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Liverpool manager Jurgen Klopp spent time on Sky Sports’ Monday Night Football set for Burnley’s 2-0 win over Watford, and proffered some fascinating comments.

The ones that had us quite delighted were some dismissive comments aimed at people who like talk about, even lament, the Reds’ “false nines” — boiled to its bone, an advanced attacking mid that assumes the striker’s role.

[ MORE: Allardyce in hot water ]

After all, most times a 4-5-1 and a 4-1-4-1 are essentially the same thing (and perhaps dictated more by how a match plays out). And when Liverpool is using Daniel Sturridge, Roberto Firmino, or Divock Origi, it’s the player that matters as much as the formation (USMNT fans can consider how Bobby Wood and Clint Dempsey rotated around the top of Jurgen Klinsmann’s formation at the Copa America despite having a traditional given position in the Starting XI).

“To be honest, I don’t think about us having now a false nine or no nine or whatever it is. These players are all responsible for being in the opposition box in all situations there can be. “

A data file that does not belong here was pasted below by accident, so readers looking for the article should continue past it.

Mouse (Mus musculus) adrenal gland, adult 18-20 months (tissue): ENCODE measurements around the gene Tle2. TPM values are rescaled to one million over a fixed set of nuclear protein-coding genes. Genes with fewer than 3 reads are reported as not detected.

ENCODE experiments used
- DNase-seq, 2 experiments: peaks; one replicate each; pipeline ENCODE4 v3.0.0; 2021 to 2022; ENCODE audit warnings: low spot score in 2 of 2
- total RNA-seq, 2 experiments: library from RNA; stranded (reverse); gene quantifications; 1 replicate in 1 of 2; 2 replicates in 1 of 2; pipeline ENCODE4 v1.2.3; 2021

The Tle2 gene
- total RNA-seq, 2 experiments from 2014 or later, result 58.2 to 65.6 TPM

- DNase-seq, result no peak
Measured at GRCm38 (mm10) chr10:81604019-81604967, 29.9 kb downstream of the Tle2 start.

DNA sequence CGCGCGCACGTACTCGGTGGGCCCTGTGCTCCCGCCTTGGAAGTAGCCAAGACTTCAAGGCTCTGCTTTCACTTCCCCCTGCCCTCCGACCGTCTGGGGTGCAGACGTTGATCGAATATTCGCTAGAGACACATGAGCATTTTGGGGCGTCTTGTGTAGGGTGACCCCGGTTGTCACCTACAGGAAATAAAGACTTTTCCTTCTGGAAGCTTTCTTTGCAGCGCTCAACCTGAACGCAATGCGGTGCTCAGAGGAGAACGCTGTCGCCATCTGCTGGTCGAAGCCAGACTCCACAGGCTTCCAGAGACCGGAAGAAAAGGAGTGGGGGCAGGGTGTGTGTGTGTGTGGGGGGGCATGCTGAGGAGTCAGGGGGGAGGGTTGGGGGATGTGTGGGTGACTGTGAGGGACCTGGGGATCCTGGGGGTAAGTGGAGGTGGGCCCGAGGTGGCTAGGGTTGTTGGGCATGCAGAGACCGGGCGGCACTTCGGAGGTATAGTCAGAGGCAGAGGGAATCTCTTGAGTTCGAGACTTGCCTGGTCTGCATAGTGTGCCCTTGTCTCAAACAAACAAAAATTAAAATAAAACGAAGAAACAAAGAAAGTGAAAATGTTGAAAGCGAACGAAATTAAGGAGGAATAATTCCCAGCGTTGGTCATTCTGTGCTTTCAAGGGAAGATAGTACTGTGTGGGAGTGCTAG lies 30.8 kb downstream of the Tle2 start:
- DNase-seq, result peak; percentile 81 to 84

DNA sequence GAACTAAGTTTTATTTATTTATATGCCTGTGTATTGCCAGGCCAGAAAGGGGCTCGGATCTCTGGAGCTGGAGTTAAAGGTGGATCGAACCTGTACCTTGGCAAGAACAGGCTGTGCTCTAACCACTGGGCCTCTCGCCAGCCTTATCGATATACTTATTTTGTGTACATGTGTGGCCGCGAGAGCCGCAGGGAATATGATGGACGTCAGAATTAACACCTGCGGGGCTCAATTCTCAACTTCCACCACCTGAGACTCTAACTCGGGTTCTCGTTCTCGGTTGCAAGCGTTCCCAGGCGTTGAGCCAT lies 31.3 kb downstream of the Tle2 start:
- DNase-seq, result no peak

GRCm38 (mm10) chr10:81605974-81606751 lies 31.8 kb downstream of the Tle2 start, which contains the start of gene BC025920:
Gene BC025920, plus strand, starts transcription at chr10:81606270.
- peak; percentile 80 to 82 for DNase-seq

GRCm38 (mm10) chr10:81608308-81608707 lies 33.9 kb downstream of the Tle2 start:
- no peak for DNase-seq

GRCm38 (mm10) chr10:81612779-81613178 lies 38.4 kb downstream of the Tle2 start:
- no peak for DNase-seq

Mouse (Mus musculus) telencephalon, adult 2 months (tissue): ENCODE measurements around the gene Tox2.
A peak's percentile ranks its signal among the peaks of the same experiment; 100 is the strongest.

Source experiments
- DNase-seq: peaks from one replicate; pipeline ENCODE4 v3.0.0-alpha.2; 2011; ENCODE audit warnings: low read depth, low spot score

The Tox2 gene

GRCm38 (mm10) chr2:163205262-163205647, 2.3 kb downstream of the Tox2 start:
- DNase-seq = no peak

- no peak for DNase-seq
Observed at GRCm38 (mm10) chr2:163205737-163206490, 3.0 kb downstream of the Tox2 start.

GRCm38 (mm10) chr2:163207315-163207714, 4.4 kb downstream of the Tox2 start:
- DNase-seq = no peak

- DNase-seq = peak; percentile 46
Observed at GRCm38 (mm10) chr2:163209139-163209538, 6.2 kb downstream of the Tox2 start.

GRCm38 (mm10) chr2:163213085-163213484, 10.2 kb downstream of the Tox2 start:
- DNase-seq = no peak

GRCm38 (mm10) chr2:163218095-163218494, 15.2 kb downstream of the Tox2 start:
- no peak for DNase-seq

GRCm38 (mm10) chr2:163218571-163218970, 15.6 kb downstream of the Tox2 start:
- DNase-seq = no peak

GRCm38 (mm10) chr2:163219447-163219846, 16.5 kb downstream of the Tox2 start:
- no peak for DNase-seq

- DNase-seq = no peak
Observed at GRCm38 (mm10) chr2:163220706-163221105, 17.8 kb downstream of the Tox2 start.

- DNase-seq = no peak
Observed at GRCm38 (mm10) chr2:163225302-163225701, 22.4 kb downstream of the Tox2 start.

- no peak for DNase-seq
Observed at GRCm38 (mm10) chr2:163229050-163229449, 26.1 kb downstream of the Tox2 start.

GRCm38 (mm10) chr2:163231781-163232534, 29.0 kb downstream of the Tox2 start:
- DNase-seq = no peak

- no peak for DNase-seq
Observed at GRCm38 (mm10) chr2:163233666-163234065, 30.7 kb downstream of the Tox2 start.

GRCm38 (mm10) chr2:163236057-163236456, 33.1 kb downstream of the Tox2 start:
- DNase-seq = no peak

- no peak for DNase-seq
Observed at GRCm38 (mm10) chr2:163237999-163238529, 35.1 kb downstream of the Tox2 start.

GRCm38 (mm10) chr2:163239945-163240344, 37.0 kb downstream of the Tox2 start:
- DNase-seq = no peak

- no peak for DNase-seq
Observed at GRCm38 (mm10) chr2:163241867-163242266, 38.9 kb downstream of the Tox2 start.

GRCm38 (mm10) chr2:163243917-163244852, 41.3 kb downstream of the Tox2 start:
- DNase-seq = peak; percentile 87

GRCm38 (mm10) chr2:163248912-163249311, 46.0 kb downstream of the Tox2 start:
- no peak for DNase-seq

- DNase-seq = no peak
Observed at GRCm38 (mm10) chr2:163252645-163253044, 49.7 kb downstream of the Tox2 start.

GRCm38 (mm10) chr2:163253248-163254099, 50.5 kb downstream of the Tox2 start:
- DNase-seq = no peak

Right. If an attack is moving ahead with just one man sitting high, that most advanced attacker is a forward. It doesn’t matter if that attacker has drifted out left on defense, or checked deeper into the formation when the other team has the ball. He’s a striker.

“A lot of people have got different views on it. Where’s the difference between 4-1-4-1 and 4-5-1, I don’t see it really.

“4-3-3, it depends on the situation you are in. For example, if you play a 4-3-3 with real wingers, like Holland played a few years ago, then it is different.”

Presumably, Klopp is speaking of the 4-3-3 employed by Louis Van Gaal at the 2014 World Cup in Brazil. Arjen Robben, Wesley Sneijder, and Robin Van Persie forced defenses to stretch wide as well as long, and that is a genuine 4-3-3. It’s much different than an average formation graphic showing three players high and three players low. The spacing of the opposition and movement of the ball match demands that!

Tactics and techniques are a lot of fun to discuss and debate, but Klopp reminded us a fact that plays out in almost every match. Most times, when the ball is kicked in anger, it’s “about Jims and Joes, not X’s and O’s” as former University at Buffalo and current Canisius College men’s basketball coach Reggie Witherspoon liked to say.